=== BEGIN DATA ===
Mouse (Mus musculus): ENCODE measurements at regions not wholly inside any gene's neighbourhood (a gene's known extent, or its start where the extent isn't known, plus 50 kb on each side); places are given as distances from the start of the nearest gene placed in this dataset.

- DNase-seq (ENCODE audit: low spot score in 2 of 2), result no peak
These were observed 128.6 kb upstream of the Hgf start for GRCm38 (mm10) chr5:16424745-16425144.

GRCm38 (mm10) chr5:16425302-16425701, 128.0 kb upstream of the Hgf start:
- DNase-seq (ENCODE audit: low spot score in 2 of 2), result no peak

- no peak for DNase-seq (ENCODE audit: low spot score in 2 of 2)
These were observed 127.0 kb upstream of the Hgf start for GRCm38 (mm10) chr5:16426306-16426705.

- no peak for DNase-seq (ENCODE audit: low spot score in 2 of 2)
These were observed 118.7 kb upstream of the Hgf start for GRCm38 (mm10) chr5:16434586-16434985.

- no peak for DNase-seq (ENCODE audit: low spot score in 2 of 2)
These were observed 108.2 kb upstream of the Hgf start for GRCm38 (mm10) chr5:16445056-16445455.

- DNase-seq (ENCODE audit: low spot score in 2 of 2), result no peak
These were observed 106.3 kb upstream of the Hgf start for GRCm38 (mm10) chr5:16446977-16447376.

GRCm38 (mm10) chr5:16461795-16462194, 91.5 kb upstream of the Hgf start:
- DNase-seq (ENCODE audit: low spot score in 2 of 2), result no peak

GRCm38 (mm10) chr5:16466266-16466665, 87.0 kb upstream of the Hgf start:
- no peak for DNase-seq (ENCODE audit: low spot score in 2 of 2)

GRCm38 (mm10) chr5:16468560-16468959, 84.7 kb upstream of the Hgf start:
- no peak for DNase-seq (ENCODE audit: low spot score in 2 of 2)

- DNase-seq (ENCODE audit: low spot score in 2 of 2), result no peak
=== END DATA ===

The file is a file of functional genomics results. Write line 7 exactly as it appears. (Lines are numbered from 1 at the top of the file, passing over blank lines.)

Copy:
These were observed 127.0 kb upstream of the Hgf start for GRCm38 (mm10) chr5:16426306-16426705.